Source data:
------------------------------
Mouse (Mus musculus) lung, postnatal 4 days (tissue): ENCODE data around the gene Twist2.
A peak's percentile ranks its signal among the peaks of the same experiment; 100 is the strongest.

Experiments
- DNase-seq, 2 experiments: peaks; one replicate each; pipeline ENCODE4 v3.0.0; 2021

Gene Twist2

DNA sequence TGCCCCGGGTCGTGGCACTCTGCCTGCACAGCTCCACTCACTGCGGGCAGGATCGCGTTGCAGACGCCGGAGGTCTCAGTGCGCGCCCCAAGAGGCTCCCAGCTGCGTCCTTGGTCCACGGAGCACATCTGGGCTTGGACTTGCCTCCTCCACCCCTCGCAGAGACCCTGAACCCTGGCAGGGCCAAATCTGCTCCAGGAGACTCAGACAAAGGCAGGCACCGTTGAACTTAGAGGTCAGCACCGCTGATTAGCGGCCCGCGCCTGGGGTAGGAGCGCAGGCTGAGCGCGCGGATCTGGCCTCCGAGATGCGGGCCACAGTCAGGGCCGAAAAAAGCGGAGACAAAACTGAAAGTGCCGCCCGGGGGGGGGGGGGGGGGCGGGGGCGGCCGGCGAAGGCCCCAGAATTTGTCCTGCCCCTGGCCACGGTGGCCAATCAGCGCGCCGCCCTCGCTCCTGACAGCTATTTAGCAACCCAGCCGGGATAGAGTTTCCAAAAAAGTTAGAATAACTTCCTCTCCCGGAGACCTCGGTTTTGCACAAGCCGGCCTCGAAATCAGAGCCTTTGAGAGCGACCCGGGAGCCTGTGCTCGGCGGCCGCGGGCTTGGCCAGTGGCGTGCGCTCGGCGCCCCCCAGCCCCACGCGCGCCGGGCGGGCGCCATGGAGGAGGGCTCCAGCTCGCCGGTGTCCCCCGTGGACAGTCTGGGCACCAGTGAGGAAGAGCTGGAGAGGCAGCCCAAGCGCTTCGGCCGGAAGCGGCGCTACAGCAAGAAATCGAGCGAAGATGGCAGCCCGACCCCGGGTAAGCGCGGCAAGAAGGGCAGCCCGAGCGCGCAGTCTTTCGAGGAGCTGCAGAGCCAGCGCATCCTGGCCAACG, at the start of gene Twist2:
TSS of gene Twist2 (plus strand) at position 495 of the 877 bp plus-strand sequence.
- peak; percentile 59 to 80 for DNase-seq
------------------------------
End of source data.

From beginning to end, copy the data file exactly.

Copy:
Mouse (Mus musculus) lung, postnatal 4 days (tissue): ENCODE data around the gene Twist2.
A peak's percentile ranks its signal among the peaks of the same experiment; 100 is the strongest.

Experiments
- DNase-seq, 2 experiments: peaks; one replicate each; pipeline ENCODE4 v3.0.0; 2021

Gene Twist2

DNA sequence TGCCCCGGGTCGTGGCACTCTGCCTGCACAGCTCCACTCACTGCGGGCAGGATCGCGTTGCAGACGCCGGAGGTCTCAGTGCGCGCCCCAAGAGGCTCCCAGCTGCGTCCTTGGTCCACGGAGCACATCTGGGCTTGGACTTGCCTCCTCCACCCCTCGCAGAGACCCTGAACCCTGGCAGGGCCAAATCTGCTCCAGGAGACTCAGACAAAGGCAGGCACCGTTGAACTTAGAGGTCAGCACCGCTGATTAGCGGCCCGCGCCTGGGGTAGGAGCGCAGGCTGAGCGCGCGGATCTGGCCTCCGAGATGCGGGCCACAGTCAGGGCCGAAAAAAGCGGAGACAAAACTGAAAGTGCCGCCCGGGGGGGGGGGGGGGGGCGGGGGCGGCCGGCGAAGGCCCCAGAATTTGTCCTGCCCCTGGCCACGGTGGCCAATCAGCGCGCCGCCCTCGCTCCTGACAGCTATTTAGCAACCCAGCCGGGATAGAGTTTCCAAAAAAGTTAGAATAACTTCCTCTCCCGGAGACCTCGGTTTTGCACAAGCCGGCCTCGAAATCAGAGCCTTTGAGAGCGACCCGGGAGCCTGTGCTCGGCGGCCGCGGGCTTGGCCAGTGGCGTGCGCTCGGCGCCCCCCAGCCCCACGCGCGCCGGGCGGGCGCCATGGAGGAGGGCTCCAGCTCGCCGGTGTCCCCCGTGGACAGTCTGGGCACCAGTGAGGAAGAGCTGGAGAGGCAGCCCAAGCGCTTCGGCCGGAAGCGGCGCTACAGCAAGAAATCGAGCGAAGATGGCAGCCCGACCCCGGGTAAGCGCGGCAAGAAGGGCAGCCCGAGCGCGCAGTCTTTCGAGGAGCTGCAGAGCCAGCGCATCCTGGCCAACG, at the start of gene Twist2:
TSS of gene Twist2 (plus strand) at position 495 of the 877 bp plus-strand sequence.
- peak; percentile 59 to 80 for DNase-seq